Time waits for no man, and just as soon as we think we’re getting a handle on what millennials want, a new buzzword starts to crop up in conversation: “Generation Z.”
Trying to define an entire generation’s attitude and purchasing habits can seem tedious (and a hard target to hit), but it makes smart business sense to have a plan in place for the next wave of travelers. While the inclination may be to think of Generation Z as merely an extension of millennials, odds are they will be their own distinct group. And how you prepare your destination, and brand, to receive this group could have a profound impact on your company’s future.
So, who is Generation Z?
Exact ranges for generations have been hard to define since the baby boomers, but Generation Z is roughly considered to be defined as those born in the mid- to late-1990s through the 2010s. In other words, babies being born today (and potentially up to around 2025), up to early 20-somethings.
This group makes up about 25 percent of the population, according to Forbes, making it more populous than boomers or millennials.
For some perspective, the oldest members of Generation Z were 7 or 8 years old when the Sept. 11 attacks took place. Many have pointed out significant aspects of this generation are its widespread use of the Internet (even from a very young age), a high comfort level with technology, reliance on social media for a large portion of their socializing, and possibly feelings of unsettlement and insecurity from growing up in the Great Recession.
And in less than five years, they will make up almost 10 percent of the workforce.
The dividing line is a bit murky, but members of Generation Z are (and will likely continue to be) different than their millennial predecessors. According to a survey of young people conducted by Adecco, more members of Generation Z aspire to lofty career goals, while millennials crave financial stability.
It may be several years before enough members of Generation Z are booking hotel rooms to be noticeable, but they already influence their parents—when polled, 93 percent of parents believe their children have influence over their family spending and purchases; 55 percent say their opinion is “extremely or very influential.”
So if Generation Z’s tastes are already becoming an influence, what should hotels do to get ready for the day when it’s their names on the credit card? Making sure your brand and marketing adjust accordingly will be of paramount importance.
In its report examining the trends of Generation Z, global firm Ernst & Young suggests three strategies to gaining the generation’s interest and loyalty in your brand: Intuitively deliver on their constantly evolving needs; make them part of the solution; and demonstrate respect and loyalty before asking for it.
For starters, members of Generation Z are in a constant search for information and new platforms of delivery—one in four try out at least seven new apps a month, and the list of social media platforms they favor could be longer than this article.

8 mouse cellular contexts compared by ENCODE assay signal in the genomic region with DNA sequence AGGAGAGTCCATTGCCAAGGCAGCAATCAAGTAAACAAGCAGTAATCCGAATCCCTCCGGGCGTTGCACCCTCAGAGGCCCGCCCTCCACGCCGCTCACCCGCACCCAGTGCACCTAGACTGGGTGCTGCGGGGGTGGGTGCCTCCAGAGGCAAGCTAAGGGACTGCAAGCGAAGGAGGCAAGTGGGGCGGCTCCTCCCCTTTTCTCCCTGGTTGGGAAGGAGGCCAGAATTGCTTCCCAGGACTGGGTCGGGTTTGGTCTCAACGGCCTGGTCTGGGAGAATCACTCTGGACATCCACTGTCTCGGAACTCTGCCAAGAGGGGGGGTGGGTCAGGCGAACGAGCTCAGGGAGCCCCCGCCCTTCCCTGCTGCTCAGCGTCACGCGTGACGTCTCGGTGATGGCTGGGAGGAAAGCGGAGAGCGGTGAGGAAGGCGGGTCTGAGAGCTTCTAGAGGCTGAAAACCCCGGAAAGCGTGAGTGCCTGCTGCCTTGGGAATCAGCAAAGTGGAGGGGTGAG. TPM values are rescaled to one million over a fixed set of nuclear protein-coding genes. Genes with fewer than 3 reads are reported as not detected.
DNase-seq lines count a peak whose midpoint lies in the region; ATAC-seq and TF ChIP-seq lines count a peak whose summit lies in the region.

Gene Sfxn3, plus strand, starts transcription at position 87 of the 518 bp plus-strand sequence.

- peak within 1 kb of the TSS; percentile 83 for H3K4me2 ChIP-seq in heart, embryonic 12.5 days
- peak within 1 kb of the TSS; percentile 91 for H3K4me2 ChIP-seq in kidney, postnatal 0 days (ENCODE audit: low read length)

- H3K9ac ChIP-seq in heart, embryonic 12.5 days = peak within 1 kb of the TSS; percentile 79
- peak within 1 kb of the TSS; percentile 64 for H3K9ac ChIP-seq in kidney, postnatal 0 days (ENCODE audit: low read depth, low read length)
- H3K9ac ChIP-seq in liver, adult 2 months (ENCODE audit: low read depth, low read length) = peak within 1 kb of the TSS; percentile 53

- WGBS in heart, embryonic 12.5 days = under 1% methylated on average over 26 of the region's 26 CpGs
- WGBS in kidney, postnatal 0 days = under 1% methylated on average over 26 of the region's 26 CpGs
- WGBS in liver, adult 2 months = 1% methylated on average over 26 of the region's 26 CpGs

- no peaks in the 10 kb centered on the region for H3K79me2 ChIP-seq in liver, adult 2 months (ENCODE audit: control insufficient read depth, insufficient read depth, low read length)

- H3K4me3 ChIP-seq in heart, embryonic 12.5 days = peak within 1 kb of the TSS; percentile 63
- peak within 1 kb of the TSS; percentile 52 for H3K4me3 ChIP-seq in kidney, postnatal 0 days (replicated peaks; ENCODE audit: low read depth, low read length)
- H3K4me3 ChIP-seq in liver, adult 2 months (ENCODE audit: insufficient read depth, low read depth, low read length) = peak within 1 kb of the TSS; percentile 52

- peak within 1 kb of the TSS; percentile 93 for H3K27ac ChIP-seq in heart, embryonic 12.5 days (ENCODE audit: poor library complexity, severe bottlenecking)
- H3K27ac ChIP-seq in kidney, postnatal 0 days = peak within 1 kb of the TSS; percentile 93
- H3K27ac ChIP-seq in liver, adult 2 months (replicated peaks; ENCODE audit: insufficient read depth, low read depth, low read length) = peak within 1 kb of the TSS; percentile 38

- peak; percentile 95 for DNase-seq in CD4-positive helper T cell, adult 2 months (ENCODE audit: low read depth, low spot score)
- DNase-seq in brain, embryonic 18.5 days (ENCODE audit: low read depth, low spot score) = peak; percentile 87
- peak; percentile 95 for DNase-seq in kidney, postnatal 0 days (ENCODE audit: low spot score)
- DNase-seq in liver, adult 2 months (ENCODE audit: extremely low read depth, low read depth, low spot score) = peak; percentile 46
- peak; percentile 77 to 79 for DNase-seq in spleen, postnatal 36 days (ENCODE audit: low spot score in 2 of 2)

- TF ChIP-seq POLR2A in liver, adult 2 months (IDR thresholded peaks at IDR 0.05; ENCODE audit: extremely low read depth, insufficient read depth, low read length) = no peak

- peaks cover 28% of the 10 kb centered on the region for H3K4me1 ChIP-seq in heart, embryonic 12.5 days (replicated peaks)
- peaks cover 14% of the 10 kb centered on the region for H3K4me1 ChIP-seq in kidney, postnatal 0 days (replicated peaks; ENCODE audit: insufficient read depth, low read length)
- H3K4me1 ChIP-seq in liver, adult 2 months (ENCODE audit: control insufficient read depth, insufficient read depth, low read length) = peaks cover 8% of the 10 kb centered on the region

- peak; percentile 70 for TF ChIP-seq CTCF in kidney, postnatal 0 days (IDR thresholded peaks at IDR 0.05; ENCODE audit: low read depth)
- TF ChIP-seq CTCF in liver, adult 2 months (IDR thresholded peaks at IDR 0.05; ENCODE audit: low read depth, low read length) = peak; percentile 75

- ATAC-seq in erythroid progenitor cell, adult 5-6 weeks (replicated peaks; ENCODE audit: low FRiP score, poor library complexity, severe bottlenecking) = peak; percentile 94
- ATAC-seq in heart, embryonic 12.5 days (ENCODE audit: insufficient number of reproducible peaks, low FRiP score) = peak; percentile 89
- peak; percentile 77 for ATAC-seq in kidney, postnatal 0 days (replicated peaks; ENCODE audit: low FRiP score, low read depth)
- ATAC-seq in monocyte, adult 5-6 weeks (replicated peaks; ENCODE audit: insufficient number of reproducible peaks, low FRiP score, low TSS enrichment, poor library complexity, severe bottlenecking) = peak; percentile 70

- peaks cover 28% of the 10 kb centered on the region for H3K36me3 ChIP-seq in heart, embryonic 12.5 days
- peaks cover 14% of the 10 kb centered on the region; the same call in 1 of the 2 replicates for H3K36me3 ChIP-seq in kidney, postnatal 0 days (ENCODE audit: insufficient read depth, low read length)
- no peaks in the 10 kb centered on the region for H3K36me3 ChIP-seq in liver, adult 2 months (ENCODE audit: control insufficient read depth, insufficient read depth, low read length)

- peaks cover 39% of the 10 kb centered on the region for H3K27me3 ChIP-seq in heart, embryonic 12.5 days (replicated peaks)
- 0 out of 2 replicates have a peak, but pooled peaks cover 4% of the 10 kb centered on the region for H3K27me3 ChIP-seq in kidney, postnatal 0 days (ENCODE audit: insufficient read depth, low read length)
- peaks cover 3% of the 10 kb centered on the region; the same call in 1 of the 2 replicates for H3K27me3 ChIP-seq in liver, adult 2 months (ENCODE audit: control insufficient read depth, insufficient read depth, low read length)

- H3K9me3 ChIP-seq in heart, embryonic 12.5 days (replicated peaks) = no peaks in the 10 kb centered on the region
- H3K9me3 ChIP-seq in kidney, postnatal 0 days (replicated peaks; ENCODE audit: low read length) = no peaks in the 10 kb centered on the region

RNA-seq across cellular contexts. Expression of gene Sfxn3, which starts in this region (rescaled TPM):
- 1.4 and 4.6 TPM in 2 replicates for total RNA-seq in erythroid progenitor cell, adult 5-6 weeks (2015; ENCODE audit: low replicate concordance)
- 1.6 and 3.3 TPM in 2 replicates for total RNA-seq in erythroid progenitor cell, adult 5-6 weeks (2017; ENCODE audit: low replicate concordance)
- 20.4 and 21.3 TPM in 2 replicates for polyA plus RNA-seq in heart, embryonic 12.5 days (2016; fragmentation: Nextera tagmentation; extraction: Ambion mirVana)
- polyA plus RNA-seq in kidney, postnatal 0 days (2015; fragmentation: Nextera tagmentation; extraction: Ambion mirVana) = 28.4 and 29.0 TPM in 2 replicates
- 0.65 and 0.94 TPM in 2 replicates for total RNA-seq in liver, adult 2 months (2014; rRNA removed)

With that in mind, they have no patience for brands that don’t already get it, or even worse, complicate their lives. Your messaging needs to find them wherever they may be searching—and that might be different than last week.
Part of the Solution
Generation Z also has more do-it-yourselfers than the previous generation (when you grow up with a how-to for anything on YouTube, it makes it easier). Ideally they want their brands to be a tool that empowers them—they may even want to create your offering for you, particularly where, when, and how they buy from you.
Respect and Loyalty
Once it’s earned, Generation Z’s brand loyalty is impressively strong. But getting it could be the challenge, and the best way to show that you respect them is to speak to them individually.
Whether this means personal interactions between customers and your brand on social media, or visibly accommodating what they’ve asked out of your brand, the last thing Generation Z wants is a form letter. Your brand will need to foster a reputation of responsiveness and collaboration to earn their respect.
“Gen Z is used to feasting on content regularly and this is the age group that has given rise to (multi-channel networks),” Matt Smith of the TV platform Anvanto told Digiday. “Brands like Marriott that are creating specialized content already are the ones that will resonate with them.”
Through a combination of tech savviness and a greater need for self-reliance, Generation Z could shape up to be one of the most productive and influential generations our country has ever seen. Whether they choose to bring their business to your hotels will depend on how hard you work to get to know them. And you’d best not wait—there’ll be another generation on the horizon before we know it.
About the Author
Abi Mandelbaum is co-founder and CEO of YouVisit, a virtual reality company empowering the world to easily create, share, and enjoy virtual reality experiences.